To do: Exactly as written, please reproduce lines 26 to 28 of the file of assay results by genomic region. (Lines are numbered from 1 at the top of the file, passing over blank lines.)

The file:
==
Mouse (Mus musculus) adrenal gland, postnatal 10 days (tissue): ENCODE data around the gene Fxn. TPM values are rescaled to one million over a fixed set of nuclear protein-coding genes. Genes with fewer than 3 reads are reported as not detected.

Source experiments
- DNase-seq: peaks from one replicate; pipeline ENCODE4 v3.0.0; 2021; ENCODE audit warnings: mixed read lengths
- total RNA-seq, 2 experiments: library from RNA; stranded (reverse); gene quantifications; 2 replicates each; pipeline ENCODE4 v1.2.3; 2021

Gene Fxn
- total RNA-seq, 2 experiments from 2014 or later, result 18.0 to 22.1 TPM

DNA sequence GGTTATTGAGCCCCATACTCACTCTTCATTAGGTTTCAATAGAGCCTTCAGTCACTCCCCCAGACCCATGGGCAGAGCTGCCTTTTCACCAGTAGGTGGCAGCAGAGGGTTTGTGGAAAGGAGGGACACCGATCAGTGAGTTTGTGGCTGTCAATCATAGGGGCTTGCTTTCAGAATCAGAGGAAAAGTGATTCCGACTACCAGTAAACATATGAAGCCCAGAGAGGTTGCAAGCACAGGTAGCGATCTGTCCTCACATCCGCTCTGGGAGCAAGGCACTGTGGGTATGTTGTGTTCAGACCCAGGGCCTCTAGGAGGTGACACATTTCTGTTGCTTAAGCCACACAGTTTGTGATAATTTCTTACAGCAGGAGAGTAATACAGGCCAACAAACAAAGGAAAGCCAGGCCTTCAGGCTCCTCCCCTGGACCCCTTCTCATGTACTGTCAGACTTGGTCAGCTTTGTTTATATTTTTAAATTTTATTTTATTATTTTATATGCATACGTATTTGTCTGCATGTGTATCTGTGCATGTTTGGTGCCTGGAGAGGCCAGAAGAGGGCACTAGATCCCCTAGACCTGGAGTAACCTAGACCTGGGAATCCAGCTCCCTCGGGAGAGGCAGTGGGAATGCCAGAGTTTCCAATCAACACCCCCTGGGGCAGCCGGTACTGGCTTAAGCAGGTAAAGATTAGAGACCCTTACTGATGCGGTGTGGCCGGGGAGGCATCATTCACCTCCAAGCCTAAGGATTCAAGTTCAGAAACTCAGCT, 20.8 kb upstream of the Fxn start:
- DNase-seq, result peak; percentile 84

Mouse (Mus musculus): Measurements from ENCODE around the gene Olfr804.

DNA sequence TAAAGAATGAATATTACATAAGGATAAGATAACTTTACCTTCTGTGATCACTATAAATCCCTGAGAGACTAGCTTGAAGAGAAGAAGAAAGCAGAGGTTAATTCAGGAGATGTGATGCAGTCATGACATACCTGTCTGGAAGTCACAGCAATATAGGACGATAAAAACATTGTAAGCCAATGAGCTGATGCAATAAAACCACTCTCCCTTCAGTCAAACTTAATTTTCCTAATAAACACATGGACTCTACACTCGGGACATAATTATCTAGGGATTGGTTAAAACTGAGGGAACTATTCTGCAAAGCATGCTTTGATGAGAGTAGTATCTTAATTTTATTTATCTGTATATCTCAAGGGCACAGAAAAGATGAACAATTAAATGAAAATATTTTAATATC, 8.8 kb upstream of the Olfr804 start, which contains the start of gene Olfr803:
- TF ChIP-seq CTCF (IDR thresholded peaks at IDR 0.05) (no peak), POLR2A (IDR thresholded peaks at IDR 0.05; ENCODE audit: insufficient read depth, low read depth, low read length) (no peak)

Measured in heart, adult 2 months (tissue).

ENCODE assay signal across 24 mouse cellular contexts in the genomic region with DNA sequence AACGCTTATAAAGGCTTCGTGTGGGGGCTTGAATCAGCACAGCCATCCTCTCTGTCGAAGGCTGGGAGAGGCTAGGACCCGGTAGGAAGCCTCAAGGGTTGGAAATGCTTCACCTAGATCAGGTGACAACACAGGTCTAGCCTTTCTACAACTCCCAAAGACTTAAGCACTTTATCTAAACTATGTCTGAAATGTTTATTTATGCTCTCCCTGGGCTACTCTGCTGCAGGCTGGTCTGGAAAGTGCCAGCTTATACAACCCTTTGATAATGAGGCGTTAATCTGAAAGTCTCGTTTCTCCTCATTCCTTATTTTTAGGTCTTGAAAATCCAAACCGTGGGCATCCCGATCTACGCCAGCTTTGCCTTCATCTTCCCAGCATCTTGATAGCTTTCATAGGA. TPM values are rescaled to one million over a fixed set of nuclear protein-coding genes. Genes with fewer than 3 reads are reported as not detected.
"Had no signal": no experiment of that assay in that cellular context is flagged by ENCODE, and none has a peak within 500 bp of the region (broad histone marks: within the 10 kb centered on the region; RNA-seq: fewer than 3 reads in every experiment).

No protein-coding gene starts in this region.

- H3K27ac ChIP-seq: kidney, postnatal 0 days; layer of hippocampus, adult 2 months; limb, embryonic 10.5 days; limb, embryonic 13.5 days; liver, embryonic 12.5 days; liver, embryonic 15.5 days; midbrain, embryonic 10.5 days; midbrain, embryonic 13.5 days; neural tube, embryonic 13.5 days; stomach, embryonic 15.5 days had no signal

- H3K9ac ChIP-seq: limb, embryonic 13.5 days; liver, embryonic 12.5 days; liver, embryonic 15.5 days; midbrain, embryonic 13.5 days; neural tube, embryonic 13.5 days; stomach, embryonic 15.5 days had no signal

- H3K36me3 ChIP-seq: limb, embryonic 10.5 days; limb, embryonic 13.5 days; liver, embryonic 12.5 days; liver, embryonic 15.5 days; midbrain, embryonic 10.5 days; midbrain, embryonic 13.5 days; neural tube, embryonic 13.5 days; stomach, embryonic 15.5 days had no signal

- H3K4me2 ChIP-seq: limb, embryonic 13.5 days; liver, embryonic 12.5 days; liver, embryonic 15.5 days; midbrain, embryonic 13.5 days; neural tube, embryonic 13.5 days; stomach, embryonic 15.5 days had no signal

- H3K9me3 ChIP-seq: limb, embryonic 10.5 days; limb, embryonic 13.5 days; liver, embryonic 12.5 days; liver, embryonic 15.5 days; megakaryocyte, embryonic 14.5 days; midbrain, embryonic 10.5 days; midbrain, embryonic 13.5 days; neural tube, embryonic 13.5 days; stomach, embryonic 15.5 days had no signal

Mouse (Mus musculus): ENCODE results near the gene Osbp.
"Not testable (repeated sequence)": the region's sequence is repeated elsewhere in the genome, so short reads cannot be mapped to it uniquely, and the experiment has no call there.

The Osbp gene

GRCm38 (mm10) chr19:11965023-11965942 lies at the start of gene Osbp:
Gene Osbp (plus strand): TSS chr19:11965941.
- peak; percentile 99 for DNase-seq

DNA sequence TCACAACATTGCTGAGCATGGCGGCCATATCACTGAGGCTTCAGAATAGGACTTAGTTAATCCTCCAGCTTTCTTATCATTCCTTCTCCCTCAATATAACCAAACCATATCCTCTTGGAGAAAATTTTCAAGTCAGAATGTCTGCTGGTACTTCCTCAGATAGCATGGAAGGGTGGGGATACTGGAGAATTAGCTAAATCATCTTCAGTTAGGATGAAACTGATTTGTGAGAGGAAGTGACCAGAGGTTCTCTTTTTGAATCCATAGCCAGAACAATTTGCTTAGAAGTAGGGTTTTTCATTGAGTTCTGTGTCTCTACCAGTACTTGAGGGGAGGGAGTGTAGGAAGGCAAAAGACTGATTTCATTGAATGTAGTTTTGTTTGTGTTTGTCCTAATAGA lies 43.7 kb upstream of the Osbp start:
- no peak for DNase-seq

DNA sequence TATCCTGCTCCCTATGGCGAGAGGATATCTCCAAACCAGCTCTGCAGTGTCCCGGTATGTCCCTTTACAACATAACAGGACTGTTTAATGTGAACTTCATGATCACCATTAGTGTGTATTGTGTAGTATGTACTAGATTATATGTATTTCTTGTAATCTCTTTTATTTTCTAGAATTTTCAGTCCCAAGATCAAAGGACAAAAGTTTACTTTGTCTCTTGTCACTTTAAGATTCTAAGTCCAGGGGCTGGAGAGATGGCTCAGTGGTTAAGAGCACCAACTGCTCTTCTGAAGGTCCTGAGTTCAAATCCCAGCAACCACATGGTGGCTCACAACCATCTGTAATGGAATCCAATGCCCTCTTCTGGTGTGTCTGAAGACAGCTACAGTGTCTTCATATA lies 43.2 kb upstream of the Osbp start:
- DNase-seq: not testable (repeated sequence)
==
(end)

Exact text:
- peak; percentile 99 for DNase-seq

DNA sequence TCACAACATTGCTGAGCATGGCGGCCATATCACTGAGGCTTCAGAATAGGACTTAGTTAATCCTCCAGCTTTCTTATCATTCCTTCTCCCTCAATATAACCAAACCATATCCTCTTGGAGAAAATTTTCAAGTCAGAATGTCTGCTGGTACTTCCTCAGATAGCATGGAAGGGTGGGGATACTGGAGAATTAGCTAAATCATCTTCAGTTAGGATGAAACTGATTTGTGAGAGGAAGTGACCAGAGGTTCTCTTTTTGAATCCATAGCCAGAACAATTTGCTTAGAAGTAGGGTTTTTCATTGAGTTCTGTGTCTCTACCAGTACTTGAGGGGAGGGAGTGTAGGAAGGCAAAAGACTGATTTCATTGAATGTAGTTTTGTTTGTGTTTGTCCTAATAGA lies 43.7 kb upstream of the Osbp start:
- no peak for DNase-seq